“You know what we’re good at? Giving up on people”
Jan Komasa’s Corpus Christi (Polish: Boże Ciało) managed to outgrow the Polish borders in 2019, receiving many prestigious awards worldwide, including a nomination for the 92nd Academy Awards for Best International Feature Film.
Young Daniel (Bartosz Bielenia) undergoes a deep spiritual transformation during his time in a juvenile detention center under the guidance of Father Tomasz (Łukasz Simlat). His burning wish to become a priest is unexpectedly granted when he is sent to work at the sawmill of a rural village. In a twist of fate, Daniel manages to convince the locals that he is the new priest, taking up his duties in the local parish, which is plunged in hatred and anger after a recent tragic car accident. His words of wisdom and genuine charisma begin to purge the sins of the villagers, but the past soon catches up with him, forcing the young impostor to face his own demons, too.
Delving into the universal concepts of forgiveness, transformation, true faith and hypocrisy, this drama breaks free from the limiting spatial setting of a small south-eastern Polish community, where deep religiousness and modernity clash, leaving the people barren and scarred. The film aims to decode human behaviour and the nature of relationships, utilizing a creative approach that manages not to preach, but to mesmerize with its raw performances.
Grounded in the idea that being a man of God and being a man of the cloth are not always one and the same, Komasa elaborates on dogmatic religious piousness and the organic instincts of faith. The film poses questions on the human ability to transform, forgive and accept one another by demolishing the emotional and social barriers perpetuated by the Church and the weaknesses of the believers themselves. Set within the rigid environment of a rural Polish village that exudes close-mindedness and distrust, the plot creates tension – one that stresses how the past can annihilate the present.
A further element permeating the script is power and how it can be used or abused. The young priest uses his words and sermons to escape danger and help his fellow people, abstaining from taking advantage of his privileged position, unlike the local mayor (Leszek Lichota), who strives to preserve the current status quo with its grieving victims and unredeemed perpetrators.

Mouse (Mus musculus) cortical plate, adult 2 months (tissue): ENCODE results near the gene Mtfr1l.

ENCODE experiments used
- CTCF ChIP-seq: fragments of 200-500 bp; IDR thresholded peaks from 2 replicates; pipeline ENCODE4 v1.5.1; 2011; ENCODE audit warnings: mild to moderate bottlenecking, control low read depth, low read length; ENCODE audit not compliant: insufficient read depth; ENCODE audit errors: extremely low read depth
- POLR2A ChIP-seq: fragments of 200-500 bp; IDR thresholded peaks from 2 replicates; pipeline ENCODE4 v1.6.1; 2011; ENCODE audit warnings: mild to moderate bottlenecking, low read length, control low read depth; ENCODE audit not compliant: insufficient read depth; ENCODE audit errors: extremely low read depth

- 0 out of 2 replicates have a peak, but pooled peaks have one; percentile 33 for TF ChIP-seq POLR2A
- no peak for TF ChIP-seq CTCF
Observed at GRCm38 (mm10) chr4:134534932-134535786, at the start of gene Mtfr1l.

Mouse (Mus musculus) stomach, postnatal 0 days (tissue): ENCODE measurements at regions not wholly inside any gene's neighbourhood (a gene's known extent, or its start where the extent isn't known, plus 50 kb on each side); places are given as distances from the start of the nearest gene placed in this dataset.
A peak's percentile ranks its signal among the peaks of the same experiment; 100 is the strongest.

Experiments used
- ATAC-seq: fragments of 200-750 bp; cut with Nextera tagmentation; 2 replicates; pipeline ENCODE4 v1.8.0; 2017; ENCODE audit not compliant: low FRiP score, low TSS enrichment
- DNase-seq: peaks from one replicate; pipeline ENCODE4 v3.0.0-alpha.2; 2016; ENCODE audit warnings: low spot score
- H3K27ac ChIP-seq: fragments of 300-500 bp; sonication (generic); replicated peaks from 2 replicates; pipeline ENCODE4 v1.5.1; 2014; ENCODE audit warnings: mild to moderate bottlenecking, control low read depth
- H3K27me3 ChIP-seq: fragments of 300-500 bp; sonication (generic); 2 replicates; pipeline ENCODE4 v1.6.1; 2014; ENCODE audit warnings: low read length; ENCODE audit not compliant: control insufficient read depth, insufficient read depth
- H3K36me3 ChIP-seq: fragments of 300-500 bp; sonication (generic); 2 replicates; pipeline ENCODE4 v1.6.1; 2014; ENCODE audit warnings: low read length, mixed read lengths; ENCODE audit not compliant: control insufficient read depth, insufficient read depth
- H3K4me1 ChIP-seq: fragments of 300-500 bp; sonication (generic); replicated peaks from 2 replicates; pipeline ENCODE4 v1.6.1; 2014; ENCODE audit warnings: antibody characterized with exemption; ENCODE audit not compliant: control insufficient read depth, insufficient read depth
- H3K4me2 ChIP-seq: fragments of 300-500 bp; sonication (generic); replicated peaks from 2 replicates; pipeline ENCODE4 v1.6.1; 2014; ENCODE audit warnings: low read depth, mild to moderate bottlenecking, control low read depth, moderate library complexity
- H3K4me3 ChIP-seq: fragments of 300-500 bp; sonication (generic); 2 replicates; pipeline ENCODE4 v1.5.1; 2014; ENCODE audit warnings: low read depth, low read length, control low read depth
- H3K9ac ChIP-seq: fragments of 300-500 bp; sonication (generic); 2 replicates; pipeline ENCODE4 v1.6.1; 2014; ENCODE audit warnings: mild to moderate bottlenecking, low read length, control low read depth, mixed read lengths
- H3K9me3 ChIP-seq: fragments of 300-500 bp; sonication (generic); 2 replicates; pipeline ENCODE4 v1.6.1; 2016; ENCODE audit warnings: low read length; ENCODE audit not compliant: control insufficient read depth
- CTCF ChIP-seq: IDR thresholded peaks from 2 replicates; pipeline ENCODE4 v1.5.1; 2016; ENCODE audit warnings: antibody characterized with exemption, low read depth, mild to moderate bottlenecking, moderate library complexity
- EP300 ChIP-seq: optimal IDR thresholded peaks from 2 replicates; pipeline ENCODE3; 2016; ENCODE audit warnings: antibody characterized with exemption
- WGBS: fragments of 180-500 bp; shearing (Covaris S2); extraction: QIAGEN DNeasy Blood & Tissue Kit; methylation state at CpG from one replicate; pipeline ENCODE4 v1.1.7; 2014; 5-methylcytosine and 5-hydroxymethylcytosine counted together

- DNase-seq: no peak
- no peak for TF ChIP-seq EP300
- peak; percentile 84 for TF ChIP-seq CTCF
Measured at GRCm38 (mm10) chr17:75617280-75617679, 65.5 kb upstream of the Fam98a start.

The script works successfully on two levels, without losing track of its end goal, to cauterize society’s inability to offer second chances. The young protagonist, with his piercing gaze and a shaved head, is thrown into the lion’s den twice, just like the biblical prophet, whose name signifies that God is his judge. On a primary level, the film sustains the palpitating fear that Daniel’s secret will be exposed. Meanwhile, the gradual reveal of the truth behind the deadly car accident, which had many locals succumb to anger and hate, creates further suspense without resorting to forced solutions and needless plot twists.
The stark difference between the grayness of the detention center and the lush landscape clinches Bielenia’s change of attitude – even his facial expressions. The light, or lack thereof, amplifies the notion that the young priest – and, by extension, any mortal – can be either a saint or a murderer, depending on where he is. The chants echoing in the center and the church fade as electronic beats reverberate, revealing the multifaceted personality of a young man experiencing a difficult youth.
Bielenia is deservedly praised for his compelling performance, but it should be noted that the entire cast’s devotion is spectacular. And in the spirit of this fervor, the ending of the film allows itself to be scraped and scratched, avoiding certain clichés and overturning expectations. Corpus Christi isn’t about God, but Man, and the effort we go all to in order to keep balancing between the light and the dark of our existence.
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